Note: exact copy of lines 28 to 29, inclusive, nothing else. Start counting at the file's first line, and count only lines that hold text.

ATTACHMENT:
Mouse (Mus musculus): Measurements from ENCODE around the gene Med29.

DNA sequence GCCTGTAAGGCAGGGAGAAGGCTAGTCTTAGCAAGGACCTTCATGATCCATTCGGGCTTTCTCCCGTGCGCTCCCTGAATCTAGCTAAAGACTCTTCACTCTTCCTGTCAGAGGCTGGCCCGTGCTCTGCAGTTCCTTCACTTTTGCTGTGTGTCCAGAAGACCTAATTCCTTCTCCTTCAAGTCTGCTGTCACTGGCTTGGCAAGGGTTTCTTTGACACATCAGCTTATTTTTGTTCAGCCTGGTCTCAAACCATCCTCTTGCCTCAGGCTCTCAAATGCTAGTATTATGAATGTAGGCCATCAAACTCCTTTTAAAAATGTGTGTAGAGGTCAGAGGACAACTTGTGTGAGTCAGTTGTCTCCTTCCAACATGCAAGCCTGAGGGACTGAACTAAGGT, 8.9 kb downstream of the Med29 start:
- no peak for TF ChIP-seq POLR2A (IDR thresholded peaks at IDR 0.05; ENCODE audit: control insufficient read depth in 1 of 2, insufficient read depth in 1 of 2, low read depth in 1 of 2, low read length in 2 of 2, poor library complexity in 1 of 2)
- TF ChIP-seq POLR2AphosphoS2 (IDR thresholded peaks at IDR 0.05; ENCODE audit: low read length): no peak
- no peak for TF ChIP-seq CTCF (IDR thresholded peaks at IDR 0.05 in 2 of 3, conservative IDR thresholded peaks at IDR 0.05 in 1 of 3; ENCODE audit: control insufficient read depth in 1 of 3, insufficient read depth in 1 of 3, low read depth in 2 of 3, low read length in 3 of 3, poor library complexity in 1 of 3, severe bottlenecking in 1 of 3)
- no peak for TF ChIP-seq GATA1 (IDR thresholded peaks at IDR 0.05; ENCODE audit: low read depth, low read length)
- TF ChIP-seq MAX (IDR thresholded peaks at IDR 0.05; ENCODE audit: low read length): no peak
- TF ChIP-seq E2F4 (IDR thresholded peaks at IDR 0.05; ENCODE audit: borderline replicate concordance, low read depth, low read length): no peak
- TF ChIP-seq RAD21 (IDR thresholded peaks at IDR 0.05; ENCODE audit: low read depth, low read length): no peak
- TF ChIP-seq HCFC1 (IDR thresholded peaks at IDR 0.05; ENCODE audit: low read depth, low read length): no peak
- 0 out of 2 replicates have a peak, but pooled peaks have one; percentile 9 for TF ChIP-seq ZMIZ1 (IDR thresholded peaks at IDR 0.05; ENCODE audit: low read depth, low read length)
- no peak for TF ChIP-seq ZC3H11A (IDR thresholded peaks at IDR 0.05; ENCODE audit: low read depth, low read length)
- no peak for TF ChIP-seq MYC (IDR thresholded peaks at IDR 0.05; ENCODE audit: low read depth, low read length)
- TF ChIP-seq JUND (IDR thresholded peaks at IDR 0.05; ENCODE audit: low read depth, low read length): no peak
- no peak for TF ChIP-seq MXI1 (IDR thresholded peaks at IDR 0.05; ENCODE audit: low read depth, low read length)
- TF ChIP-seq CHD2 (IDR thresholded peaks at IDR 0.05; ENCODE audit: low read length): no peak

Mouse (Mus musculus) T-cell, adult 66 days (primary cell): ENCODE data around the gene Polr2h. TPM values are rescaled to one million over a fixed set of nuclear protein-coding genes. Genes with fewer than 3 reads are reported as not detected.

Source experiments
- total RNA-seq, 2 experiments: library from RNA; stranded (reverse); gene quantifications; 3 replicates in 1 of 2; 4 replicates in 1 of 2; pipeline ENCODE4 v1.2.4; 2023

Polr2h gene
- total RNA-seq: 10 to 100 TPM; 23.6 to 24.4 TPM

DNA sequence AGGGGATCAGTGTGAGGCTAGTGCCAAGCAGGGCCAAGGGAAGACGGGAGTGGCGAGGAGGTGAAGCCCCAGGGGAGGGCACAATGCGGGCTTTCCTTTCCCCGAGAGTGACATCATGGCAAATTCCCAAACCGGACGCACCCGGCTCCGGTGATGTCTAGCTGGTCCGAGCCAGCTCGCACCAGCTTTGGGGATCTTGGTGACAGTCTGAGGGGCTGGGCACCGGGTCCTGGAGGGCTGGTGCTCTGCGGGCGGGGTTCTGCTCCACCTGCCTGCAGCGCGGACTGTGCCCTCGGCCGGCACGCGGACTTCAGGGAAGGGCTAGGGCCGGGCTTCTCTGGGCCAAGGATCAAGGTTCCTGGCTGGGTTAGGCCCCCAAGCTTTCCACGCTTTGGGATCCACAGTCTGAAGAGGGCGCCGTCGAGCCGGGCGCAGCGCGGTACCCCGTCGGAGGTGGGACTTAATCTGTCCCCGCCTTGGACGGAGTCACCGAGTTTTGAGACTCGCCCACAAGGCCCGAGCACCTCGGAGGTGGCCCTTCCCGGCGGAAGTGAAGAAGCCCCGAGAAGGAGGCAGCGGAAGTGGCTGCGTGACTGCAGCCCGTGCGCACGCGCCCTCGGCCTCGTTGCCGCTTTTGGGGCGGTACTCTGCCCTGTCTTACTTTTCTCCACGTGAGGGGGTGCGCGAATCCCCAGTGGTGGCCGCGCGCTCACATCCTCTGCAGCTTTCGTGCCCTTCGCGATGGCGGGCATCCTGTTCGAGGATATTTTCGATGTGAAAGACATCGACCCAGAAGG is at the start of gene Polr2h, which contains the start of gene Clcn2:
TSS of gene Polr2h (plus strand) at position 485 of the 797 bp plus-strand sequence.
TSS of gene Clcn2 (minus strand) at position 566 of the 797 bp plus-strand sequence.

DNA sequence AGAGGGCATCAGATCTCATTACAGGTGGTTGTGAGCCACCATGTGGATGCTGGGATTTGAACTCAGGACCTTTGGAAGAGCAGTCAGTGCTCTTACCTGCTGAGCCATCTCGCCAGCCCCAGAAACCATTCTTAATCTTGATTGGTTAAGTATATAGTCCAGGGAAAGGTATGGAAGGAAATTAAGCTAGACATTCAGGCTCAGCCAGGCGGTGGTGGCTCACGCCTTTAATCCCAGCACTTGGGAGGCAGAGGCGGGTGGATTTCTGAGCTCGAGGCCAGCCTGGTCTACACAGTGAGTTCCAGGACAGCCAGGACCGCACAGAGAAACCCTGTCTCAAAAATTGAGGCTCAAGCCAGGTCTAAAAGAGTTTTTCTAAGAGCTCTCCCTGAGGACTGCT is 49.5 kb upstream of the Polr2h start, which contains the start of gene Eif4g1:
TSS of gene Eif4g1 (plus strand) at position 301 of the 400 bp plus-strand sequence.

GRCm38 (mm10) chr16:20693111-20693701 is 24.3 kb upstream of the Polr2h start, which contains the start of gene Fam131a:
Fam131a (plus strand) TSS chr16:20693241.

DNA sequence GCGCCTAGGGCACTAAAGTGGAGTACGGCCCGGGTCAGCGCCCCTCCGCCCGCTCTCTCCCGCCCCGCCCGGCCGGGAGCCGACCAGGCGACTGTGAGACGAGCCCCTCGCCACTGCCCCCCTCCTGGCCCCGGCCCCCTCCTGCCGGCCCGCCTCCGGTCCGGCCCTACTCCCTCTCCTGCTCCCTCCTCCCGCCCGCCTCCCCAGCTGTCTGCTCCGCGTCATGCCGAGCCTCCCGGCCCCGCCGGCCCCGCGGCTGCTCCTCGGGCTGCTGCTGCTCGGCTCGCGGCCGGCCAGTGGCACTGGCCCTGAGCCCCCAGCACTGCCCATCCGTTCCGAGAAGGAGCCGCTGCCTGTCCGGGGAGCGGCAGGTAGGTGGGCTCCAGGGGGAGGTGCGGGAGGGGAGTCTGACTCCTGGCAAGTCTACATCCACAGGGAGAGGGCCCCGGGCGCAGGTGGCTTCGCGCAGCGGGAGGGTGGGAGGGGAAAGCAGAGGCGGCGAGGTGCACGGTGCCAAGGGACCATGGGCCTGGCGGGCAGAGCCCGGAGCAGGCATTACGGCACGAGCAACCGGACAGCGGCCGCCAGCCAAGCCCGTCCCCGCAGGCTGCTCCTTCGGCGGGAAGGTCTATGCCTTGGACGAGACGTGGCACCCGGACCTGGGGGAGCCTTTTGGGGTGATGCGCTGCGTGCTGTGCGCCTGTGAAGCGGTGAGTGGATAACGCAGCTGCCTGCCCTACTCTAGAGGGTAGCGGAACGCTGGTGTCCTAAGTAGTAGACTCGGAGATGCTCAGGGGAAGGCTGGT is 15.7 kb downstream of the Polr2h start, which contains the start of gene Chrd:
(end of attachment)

Fam131a (plus strand) TSS chr16:20693241.

DNA sequence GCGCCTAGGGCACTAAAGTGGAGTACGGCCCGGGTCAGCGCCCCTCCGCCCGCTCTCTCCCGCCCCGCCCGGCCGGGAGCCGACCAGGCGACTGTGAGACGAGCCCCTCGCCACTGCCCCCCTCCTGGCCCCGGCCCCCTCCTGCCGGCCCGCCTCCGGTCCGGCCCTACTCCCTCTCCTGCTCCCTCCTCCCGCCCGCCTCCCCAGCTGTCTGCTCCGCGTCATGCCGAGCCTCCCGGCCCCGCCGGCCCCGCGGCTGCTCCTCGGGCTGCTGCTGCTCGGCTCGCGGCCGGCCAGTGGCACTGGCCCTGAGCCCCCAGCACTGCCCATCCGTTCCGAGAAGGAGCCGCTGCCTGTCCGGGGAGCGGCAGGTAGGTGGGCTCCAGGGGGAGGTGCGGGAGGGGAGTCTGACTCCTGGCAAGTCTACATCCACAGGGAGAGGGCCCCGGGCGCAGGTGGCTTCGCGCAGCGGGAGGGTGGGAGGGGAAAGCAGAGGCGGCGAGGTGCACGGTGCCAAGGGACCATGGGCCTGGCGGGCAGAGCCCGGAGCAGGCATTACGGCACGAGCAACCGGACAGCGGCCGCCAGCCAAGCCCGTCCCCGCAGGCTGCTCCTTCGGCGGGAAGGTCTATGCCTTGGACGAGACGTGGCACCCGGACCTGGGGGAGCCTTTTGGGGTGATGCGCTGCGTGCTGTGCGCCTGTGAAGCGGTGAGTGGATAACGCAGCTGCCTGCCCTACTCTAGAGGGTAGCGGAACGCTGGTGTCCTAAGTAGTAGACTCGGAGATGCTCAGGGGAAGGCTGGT is 15.7 kb downstream of the Polr2h start, which contains the start of gene Chrd: